Following its efforts to improve healthcare facilities, Uttar Pradesh is now set to make its largest advancement in higher medical education by introducing more than 800 postgraduate medical seats in government medical institutions across the state starting from the 2024 academic session.
This initiative will primarily concentrate on enhancing the capabilities of institutions such as King George's Medical University (KGMU) and Sanjay Gandhi Post Graduate Institute of Medical Sciences (SGPGIMS) in Lucknow, Government Institute of Medical Sciences (GIMS) in Greater Noida, Ganesh Shankar Vidyarthi Memorial (GSVM) Medical College in Kanpur, as well as medical colleges in outlying districts.
"After giving a push to healthcare facility, Uttar Pradesh now plans its biggest ever leap in higher medical education by adding over 800 PG medical seats across government medical institutions in the state from 2024 session onwards," the offical page of UP government on X(formely twitter) tweeted.
After giving a push to healthcare facility, Uttar Pradesh now plans its biggest ever leap in higher medical education by adding over 800 PG medical seats across government medical institutions in the state from 2024 session onwards. pic.twitter.com/YpneTMfR9M— Government of UP (@UPGovt) September 15, 2023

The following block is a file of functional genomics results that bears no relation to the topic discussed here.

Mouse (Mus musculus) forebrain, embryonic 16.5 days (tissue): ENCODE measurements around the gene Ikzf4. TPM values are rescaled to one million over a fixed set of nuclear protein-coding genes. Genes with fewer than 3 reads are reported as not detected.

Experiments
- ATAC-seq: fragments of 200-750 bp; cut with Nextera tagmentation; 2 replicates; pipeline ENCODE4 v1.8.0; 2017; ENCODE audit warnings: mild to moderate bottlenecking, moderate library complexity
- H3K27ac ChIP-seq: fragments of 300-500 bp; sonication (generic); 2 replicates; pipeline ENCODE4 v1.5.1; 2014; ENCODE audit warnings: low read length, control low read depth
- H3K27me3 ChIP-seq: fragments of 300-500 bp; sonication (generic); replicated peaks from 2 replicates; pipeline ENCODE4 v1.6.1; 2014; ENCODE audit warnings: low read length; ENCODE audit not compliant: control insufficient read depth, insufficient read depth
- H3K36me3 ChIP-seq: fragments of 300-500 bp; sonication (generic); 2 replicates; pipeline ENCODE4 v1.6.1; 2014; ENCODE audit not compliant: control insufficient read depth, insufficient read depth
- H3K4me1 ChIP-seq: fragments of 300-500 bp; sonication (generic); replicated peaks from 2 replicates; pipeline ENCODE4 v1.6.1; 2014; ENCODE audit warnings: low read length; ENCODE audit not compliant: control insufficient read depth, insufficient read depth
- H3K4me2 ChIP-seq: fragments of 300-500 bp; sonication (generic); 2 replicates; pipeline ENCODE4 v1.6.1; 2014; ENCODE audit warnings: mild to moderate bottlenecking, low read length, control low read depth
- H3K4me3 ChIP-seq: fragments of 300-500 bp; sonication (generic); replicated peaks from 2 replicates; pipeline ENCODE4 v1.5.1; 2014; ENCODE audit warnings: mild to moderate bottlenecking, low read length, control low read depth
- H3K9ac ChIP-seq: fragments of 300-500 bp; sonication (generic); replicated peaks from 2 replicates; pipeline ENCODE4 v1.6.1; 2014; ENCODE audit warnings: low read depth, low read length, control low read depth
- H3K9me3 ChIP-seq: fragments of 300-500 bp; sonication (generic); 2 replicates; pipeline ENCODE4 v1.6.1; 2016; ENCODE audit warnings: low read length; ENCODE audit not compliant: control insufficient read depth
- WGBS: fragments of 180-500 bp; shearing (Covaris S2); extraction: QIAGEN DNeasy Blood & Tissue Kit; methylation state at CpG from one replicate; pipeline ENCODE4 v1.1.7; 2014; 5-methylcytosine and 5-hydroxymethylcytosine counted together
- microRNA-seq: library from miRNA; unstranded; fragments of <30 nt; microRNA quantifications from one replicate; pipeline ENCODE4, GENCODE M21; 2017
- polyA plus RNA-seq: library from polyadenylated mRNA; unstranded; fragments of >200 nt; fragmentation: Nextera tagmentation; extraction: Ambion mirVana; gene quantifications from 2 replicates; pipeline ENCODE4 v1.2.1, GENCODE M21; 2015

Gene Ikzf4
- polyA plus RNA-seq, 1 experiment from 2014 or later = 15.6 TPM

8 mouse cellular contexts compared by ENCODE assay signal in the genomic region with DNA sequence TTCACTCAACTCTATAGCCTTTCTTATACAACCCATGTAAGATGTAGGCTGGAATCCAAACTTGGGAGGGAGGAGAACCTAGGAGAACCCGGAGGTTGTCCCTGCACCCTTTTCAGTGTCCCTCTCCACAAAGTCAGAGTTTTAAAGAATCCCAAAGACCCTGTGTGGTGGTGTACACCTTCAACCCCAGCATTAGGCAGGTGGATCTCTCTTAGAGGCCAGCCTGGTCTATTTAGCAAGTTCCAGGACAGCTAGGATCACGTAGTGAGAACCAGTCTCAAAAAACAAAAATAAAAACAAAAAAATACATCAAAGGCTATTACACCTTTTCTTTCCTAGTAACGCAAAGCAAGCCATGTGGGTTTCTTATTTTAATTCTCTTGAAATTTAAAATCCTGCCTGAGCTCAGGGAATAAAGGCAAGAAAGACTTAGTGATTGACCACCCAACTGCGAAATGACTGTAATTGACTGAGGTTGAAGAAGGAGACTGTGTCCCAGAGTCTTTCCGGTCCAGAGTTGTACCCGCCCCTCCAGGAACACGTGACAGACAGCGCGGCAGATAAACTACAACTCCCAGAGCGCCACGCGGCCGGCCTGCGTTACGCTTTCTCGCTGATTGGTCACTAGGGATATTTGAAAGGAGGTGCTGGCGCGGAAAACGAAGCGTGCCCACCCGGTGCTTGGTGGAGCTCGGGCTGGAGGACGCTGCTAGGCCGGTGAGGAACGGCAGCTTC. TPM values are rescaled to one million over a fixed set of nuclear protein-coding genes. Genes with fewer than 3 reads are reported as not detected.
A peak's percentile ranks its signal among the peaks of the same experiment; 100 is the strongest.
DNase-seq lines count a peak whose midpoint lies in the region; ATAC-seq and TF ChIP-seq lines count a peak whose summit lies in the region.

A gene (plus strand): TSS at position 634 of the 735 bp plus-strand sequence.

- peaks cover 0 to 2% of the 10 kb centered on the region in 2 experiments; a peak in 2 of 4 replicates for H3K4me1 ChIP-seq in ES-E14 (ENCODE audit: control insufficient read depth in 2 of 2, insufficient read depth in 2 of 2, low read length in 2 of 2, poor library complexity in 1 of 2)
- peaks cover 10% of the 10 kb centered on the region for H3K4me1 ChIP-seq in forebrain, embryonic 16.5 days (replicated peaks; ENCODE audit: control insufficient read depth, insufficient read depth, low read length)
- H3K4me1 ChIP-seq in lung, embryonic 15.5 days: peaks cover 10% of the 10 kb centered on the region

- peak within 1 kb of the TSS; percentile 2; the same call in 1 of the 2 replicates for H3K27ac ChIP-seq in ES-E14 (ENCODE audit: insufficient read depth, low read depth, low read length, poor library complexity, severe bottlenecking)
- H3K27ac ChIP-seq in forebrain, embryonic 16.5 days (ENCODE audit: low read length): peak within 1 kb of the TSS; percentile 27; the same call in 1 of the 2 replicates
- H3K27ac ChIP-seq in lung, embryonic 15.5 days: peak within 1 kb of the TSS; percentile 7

To ensure approval from the National Medical Council (NMC), the Department of Medical Education has compiled a list of potential seat additions for each of the 35 medical institutions, along with addressing the deficiencies identified by the institution principals and heads. Up until 2015, the state had 933 postgraduate medical seats, and since then, over 450 seats have been incrementally added, bringing the total to over 1400. Furthermore, more seats have been consistently added each year, resulting in the current count of over 1700 seats across various specialties.
In addition to the 763 seats already proposed by the state government, efforts are underway to add another 150 seats. The Medical Education Department aims to augment specialized care for patients in medical colleges located in peripheral districts. Consequently, the proposal includes allocating seats in autonomous state medical colleges (ASMCs) that have been established within the last five years.
For instance, Rajashri Dashrath ASMC in Ayodhya is set to propose 24 seats, including four in pathology, two in microbiology, four in anatomy, and five in biochemistry. Similarly, the government medical college in Basti plans to propose 48 seats, with five in radiodiagnosis and three in ophthalmology.
If Uttar Pradesh succeeds in expanding its postgraduate seats, it will rank second in the country in terms of available PG seats, trailing only Maharashtra, which currently has 2,488 PG seats. Delhi follows with 1,895 seats, and Tamil Nadu with 1,836 seats. It's worth noting that each state typically sees an annual increase in the number of available seats.